Our new feature the “Executive Search” will give you an inside look into the world of executive recruitments. The world of executive searches is often misunderstood and carries a veil of secrecy. We hope you will takeaway from these features a tips for improving your profile and a better understanding of how high level recruitments are handled.
Background Check on Colin Baenziger & Associates
Colin Baenziger is a student of local government and responsible for the executive recruitment function at Colin Baenziger & Associates (CB&A). Over the years, he has worked with a number of cities on recruitments and on management, operational and organizational issues. In his efforts, he focuses on the positive and on satisfying the client’s needs. As a former manager and as someone who actively consults with governments in Florida, he understands what it takes to do the manager’s job and to do it effectively. He also understands the complexities and stresses the every manager lives under.
Starting his executive recruiting business from scratch in 1998 in Florida, CB&A is now a nationally recognized local government recruiting firm. Some of his firm’s more recent searches in the Pacific Northwest are the following:
- City Manager, Tacoma, WA
- City Manager, Fife, WA
- City Manager, Yakima, WA
- City Manager, Normandy Park, WA (currently underway)
- Executive Director, South Sound 911, Pierce County, WA
- Finance Director, Oregon City, OR
His firm also recently completed the search for the Borough Manager of Matanuska-Susitna Borough, Alaska.
Mr. Baenziger has a Master’s Degree with Distinction in Public Administration from Cornell University’s Graduate School of Management and a Bachelor of Arts degree from Carleton College. He is active in the International City Management Association as well as the Florida and Utah Chapters. He has worked for the District of Columbia in its water and sewer utility and its tax collection department. He also served as the first Village Manager in Wellington, FL, as a Peace Corps Volunteer in Sierra Leone, West Africa and as an economist for the Justice Department during its antitrust case against IBM in the mid-1970s.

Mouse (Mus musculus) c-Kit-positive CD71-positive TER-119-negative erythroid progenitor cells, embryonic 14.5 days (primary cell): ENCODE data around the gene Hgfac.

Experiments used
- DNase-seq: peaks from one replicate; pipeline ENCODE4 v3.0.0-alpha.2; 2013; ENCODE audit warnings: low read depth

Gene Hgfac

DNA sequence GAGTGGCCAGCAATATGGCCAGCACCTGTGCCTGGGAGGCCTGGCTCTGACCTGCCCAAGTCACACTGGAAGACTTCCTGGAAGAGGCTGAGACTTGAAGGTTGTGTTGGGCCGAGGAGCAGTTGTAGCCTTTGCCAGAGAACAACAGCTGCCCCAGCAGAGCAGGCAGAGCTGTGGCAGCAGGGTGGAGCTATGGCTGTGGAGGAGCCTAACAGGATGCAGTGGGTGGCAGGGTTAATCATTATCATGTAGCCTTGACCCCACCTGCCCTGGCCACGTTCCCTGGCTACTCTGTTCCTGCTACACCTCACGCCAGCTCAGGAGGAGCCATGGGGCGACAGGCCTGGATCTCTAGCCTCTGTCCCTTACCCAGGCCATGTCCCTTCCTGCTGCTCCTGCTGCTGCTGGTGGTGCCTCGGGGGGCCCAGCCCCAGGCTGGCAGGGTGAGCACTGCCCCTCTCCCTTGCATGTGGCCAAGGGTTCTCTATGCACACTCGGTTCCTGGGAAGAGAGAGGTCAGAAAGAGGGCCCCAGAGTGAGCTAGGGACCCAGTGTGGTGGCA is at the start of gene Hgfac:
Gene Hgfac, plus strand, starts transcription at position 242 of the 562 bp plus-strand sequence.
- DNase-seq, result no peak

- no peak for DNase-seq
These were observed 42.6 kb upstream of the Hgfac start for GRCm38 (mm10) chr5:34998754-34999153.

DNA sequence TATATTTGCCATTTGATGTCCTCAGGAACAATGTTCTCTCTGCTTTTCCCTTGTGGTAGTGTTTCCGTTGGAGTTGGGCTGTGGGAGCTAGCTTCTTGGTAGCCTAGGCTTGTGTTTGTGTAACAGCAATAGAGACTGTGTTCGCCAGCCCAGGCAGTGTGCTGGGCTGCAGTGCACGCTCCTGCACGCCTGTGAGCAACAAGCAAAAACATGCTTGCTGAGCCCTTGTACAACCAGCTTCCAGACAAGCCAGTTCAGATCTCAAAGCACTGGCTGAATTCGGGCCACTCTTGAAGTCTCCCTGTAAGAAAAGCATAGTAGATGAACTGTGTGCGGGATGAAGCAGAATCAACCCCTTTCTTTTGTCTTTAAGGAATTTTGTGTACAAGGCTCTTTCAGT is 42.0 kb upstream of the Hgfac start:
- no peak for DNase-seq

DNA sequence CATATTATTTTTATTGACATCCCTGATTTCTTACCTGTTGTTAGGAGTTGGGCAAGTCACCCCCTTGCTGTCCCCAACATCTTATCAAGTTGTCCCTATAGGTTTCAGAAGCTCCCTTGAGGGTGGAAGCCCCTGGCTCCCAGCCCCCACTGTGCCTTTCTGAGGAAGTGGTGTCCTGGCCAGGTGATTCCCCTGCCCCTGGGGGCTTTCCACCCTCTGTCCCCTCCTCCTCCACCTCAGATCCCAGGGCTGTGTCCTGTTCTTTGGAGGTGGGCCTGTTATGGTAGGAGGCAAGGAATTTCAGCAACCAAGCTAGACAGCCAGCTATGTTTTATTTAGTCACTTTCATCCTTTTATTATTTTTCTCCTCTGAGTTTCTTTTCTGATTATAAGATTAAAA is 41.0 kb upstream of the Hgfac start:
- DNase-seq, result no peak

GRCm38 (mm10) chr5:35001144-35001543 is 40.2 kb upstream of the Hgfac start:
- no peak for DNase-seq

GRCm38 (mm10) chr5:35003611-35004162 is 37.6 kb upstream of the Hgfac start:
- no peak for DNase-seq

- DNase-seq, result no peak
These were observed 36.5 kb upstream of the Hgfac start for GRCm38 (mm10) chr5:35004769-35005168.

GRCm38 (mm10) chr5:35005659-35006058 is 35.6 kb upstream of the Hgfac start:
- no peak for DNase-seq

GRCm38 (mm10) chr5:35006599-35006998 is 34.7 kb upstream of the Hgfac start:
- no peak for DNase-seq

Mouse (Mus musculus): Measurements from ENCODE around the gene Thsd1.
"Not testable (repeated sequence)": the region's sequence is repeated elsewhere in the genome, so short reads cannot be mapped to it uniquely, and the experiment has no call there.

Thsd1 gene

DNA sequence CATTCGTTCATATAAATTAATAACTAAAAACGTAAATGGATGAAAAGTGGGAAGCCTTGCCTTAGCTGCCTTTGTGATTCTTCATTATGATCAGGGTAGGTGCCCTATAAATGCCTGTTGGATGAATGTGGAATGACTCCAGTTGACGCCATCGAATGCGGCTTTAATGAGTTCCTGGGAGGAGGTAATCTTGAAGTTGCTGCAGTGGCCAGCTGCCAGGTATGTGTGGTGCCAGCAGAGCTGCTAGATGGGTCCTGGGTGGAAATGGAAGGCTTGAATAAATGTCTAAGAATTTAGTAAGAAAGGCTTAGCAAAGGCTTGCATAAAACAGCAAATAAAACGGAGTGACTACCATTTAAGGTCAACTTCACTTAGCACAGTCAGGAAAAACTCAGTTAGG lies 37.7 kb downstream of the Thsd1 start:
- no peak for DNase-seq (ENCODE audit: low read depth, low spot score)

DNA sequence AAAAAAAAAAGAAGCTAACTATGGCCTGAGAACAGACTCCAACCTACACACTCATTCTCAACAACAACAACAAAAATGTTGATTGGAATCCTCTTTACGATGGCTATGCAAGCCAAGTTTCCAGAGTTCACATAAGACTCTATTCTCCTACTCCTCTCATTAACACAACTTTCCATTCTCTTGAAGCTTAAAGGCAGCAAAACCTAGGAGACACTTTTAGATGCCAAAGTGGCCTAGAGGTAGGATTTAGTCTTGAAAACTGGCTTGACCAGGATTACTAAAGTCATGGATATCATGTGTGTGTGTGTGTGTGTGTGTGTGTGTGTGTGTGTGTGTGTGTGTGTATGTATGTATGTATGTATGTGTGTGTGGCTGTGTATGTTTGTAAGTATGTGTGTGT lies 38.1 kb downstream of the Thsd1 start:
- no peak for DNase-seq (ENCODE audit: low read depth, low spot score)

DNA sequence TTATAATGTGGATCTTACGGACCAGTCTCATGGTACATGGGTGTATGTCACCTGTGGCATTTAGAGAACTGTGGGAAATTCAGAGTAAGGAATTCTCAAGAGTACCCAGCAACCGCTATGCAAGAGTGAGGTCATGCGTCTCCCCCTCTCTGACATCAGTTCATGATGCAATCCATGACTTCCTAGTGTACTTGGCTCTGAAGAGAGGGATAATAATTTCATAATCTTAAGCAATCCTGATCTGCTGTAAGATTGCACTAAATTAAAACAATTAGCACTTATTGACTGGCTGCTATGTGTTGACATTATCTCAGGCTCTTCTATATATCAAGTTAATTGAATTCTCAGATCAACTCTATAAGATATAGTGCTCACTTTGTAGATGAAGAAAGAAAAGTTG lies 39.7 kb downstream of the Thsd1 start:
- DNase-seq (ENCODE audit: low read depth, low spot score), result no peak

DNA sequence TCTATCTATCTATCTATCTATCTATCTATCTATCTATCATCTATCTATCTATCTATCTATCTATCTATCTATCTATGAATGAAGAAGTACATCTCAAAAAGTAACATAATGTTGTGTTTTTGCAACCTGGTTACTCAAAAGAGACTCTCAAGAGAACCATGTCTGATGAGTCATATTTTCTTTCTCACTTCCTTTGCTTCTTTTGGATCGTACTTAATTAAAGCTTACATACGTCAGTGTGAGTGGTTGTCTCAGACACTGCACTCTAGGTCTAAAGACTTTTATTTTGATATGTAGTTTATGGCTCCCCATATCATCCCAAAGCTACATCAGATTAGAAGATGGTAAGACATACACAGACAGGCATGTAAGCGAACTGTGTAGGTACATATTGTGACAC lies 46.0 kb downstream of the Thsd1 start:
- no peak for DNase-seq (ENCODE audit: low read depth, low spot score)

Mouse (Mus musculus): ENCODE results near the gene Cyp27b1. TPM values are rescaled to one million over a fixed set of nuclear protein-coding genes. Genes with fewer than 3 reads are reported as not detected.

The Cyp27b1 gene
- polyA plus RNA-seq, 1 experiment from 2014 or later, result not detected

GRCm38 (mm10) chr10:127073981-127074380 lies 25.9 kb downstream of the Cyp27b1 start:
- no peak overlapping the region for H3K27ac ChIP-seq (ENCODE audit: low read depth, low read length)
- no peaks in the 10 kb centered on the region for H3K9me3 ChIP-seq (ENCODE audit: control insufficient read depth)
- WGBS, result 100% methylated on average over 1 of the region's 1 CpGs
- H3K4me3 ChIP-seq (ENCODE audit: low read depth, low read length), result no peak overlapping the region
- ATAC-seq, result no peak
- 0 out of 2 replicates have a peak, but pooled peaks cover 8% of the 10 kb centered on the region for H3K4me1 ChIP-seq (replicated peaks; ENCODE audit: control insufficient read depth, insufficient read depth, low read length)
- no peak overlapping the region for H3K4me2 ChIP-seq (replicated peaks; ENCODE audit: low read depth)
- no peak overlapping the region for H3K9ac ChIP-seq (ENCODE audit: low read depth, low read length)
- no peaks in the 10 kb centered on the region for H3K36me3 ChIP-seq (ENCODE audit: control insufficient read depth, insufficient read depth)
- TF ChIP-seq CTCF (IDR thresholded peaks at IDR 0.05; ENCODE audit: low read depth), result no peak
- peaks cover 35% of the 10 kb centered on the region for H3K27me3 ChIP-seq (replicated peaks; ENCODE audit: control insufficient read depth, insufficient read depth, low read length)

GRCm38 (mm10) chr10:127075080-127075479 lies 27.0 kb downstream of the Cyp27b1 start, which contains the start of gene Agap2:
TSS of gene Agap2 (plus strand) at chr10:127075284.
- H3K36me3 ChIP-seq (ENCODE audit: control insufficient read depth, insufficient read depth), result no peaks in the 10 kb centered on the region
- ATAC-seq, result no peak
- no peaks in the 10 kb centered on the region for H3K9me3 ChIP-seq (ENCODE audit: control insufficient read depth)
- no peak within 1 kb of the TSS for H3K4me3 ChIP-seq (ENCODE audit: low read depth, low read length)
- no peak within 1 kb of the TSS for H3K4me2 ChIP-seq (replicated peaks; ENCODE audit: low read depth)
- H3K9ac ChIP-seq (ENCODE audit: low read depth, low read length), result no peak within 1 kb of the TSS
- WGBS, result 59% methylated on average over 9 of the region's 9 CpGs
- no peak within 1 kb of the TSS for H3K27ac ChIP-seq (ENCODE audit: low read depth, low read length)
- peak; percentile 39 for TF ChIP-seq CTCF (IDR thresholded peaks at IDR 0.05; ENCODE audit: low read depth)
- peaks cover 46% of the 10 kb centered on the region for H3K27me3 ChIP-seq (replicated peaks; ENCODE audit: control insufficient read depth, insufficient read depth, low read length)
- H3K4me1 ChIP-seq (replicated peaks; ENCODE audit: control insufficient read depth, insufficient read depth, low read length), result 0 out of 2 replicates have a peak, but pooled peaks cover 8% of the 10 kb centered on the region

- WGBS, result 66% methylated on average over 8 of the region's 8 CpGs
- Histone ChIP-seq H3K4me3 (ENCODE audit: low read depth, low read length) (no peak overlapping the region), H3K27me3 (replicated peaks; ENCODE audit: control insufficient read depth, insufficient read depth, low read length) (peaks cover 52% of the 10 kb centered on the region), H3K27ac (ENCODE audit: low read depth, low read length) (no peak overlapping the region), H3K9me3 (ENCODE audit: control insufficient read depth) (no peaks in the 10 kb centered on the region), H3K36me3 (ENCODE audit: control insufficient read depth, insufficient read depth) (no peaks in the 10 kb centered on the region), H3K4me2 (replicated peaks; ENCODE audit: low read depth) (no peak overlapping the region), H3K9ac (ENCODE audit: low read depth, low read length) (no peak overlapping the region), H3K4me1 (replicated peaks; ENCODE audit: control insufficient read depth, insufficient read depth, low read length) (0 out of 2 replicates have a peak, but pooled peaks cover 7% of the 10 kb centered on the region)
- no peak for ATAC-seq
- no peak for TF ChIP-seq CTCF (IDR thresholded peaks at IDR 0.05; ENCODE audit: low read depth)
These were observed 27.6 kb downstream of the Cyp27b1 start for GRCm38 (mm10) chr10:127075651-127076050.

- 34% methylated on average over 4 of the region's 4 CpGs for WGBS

Colin has two children. The younger, Ian, is presently attending Brigham Young University and studying computer science. The older, Sean, has a B.S. in psychology from BYU and an MSW from the University of Utah. He currently works as a firefighter in North Port, FL, as a marriage and family counselor and a research assistant for CB&A. Colin’s hobbies include exercise, reading, scuba diving and growing orchids.
Give us your funniest or strangest story from a recruitment.
I cannot really think of anything particularly funny or strange that I have gone through as a recruiter. I have probably blocked all those stories out as they tend not be anything funny at the time. I will admit, however, that they are often strange. People always say to me, “I’ll bet you have seen everything and I always respond, “Yes, until the next search.”
Three professional achievements that you are most proud of.
Building my own recruiting business from scratch to the point where it is now a nationally recognized firm.
Turning around the water billing operation in the District of Columbia. It had been a mess for 40 years. In fact, I was appointed to lead it in 1984 and there was a 1948 GAO report that was still largely applicable (except the operation had automated all the cockamamie practices from yesteryear and added a few new ones). Three years later, the operation received an “A” rating from Washingtonian magazine.
Designing a computer system for the Recording Industry Association of America to pay royalties to featured recording artists and record companies based on media and equipment sales. No, I never got to meet Dolly Parton or any of the other artists.